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Lesson Plans

Sid,teaching elements and principls

[ Thread ][ Subject ][ Author ][ Date ]
Diane L. (mselle)
Tue, 27 Oct 1998 20:43:29 -0500

Dear Sid, et, al... thanks for the interest in this subject. I know
you mentioned reading endless texts regarding postmodernism. I have come
across one very clear presentation of this topic, which appeared in Art
Education, September, 1994, titled, "Whose Shoes Are They Anyway?" by Anne
G. Wolcott, pages 14-20. In summary, postmodernism art is not interested in
form,but content. Viewer is to contemplate meaning or lack of meaning, and
not focus on elements and principles of art. I would interpret this to
mean that elements and principals are not a part of the process, and if
they can be spotted, it is post facto, by virture of coincidence. For
example, if you are familiar with the book, Art and Visual Perception, (a
psychology of the creative eye) by Rudolf Arnheim, you might say the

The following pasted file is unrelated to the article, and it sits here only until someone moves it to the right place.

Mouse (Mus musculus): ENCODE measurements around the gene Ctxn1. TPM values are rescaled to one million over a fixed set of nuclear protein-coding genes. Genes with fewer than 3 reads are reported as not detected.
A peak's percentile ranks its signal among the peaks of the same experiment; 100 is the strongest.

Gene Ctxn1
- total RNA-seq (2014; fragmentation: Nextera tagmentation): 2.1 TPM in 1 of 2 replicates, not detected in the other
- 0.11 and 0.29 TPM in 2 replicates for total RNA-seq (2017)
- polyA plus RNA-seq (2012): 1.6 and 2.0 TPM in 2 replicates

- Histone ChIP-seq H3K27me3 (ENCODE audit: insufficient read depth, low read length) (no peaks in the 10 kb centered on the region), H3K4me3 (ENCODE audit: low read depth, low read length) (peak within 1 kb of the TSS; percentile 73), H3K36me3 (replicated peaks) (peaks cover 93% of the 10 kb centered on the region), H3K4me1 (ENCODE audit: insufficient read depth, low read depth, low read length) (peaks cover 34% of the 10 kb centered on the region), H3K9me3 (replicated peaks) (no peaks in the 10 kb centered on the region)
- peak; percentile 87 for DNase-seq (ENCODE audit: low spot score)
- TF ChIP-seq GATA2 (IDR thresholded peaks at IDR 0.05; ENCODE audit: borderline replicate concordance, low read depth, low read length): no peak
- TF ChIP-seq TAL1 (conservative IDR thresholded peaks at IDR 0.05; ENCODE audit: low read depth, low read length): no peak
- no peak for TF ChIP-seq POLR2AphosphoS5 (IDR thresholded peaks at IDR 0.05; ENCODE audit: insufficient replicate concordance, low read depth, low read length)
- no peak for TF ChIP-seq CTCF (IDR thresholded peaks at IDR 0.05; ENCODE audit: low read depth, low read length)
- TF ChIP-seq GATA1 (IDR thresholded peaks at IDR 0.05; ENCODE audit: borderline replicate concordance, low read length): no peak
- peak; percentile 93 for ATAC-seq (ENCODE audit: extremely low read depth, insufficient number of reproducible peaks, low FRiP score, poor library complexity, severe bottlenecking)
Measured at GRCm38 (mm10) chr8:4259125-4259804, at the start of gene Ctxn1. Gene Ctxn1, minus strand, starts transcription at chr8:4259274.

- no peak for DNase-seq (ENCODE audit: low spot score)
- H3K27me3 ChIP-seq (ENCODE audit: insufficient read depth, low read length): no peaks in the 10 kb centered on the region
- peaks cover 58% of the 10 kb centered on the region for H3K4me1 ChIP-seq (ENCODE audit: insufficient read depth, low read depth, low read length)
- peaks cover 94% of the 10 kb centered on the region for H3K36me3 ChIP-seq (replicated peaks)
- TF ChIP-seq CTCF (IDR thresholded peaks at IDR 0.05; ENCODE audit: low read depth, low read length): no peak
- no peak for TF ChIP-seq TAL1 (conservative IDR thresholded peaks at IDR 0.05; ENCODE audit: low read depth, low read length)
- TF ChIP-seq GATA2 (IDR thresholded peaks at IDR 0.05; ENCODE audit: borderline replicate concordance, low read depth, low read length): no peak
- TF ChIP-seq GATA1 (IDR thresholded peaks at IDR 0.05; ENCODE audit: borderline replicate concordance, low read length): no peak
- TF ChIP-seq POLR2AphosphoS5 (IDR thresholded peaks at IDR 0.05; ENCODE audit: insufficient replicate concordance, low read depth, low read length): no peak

balance discovered in a piece of postmodernist art is occurring not because
of the "academic rules" (by academic I mean a body of applied knowledge),
elements and principles, but because the artist's eye/hand coordination
just happened to fall into that mode, and the viewer's eye structure is
programed to view reality in certain ways. However, conscious (or academic)
balance was not important to the artist. What is important to the artist in
this case is that you look and consider what has been created from a
conceptual perspective. It's sort of like a Zen koan. Something to engage
the senses, to draw one into awarness. Awareness of what you might ask,
perhaps just the object itself.
One of my favorite conceptual artists is Christo. When he wraps a
bridge, he's transforming an object into an idea. He is documenting a
thought, (he's doing a lot of other fascinating things, but this is not an
essay about Christo), and sort of celebrating human intelligence. My
kindergarten students studied Christo. They transformed left over bits of
shop wood by wrapping them with aluminum foil or gold saran wrap. They get
it. Kids minds are receptive, they loved the visuals of Christo's wrapped

I hope this is the type of dialog you were looking forward to,
sincerely, Diane L.